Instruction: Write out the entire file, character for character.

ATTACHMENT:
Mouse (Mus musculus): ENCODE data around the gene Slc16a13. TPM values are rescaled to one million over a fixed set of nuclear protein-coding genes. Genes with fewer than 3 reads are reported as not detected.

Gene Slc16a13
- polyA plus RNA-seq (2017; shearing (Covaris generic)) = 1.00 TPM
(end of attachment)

Mouse (Mus musculus): ENCODE data around the gene Slc16a13. TPM values are rescaled to one million over a fixed set of nuclear protein-coding genes. Genes with fewer than 3 reads are reported as not detected.

Gene Slc16a13
- polyA plus RNA-seq (2017; shearing (Covaris generic)) = 1.00 TPM